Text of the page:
An interesting post from Willis Wee in Penn-Olson today prompted me to provide some perspective on the issue of expansion. The question that most people ask: if I build a start-up from a country with a very small market size (say, Singapore but it can apply from Slovenia to Monaco), where should I expand the company to?
What I agree with Willis in his article, is that expansion to US is not a vanity exercise and his urging to entrepreneurs in a small market like Singapore to think about the Asian market in general. I am going to sketch out a few points which one should consider before expanding:
Where are the entrepreneurs of a small country? I have the chance to meet up with some successful entrepreneurs in Singapore and learned a lot from them. One of the common phrases from them is, “Where are the best and brightest Singaporean or entrepreneurs?” The answer is that they are outside. In fact, in advising a couple of new tech start-ups, I have invoked the following rule for specifically mobile and web start-ups, “You have less than 2 months or 60 days to finish the minimum viable product and get out of Singapore as soon as you can.” Chalkboard went to Kuala Lumpur in the first month after we received our first round of financing. Why is this so? The reason is scale. Singapore lacks the scale and worse, you get clones for already small market.
Where do you go next that you might ask? Contrary to perception, Kuala Lumpur is an interesting market and in some sense, the demographic of users resembled to a certain extent like Singapore. If your company specializes in a web-tech solution for the emerging economy, Jakarta (Indonesia) and Manila (Philippines) are probably your best bet. If your appetite is big and massive, China and India are on the list. However, specifically for markets that demand strong localization, you will need to be there. Of course, you can’t jump into the market so quickly. That comes to my next point.
Expansion is market research + finding the right people on the ground to work with you: You need to work a few things before going into another market. The first is market research. Does your solution solves the needs of another market? You also need to determine the quips and quirks of another market. Once you determine the need and you are likely to spend at least 2 weeks surveying that market, then start setting up meetings with the locals who you might want to work with. Plain execution is what really matters in the end for expansion. Can you move the needle further as far as you can?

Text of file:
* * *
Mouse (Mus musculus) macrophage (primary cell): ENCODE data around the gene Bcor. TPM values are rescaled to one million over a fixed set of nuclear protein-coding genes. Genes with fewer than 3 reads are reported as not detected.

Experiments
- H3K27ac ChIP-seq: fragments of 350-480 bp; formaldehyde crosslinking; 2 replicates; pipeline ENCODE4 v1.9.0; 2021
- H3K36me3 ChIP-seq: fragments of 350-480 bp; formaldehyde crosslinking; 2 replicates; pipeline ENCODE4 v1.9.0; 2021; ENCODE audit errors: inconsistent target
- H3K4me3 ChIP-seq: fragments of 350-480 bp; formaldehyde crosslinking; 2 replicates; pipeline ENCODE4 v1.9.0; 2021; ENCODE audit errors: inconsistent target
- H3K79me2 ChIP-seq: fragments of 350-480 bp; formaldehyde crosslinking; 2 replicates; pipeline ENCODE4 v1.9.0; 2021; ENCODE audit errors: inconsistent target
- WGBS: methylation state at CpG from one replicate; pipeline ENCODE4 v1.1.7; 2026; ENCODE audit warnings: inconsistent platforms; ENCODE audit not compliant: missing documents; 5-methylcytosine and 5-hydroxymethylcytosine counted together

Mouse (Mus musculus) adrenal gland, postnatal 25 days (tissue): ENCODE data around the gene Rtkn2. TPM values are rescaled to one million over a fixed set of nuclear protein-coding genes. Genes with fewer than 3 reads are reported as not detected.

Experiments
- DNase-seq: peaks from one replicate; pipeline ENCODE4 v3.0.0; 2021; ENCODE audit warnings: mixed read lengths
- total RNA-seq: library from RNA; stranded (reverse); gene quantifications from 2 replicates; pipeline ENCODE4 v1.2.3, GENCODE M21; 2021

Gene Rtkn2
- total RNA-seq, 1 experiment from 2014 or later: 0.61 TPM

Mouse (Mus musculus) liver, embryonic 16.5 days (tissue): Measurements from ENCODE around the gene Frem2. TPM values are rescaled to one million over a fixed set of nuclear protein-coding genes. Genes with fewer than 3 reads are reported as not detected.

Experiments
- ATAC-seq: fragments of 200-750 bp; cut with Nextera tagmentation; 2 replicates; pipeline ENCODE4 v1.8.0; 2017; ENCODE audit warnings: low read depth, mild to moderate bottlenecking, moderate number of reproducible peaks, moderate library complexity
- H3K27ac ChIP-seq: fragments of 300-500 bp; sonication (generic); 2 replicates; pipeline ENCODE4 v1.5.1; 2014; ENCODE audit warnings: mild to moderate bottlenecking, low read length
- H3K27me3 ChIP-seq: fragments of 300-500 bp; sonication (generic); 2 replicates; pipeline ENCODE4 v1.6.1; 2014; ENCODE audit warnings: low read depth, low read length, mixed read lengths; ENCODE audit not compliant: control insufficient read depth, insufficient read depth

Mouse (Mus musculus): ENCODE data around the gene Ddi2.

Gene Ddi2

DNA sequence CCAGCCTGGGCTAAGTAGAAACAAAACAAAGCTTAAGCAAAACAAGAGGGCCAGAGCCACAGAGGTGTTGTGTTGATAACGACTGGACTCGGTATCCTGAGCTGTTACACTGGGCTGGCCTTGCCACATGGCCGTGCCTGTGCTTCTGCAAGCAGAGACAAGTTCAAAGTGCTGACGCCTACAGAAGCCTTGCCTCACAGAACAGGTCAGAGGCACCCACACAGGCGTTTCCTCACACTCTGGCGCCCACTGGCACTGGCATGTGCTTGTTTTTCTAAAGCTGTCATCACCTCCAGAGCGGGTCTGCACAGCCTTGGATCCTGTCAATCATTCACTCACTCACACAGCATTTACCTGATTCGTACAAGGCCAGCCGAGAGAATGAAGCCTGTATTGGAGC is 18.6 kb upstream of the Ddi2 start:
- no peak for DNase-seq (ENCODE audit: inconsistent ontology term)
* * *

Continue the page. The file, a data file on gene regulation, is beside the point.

Why US? Why Asia?: Some will say, “We should be in the US.” and others will say, “We should look at Asia.” It really depends on what customers your business are dealing with. Here’s a data point for one to think about. If you want to build a US$100mil company, you need to take out at least one of the BRIIC (Brazil, Russia, India, Indonesia & China) markets. So, you need to work out which market is likely to adopt your business solution in the shortest time so that you can build up revenues and distribution. Working in a massive market is not simple and it requires one to think about the set of processes in replicating and scaling quickly to different markets. But you learn more about the complexities of your business solution if you dip your feet into another market.
So the bottom line is: If you are in a small market, test your product with customers and start scaling, and remember you have 60 days from the time you start.
Image: Justin Cozart
This post was first published on Bernard’s blog. We thank him for letting us republish this.
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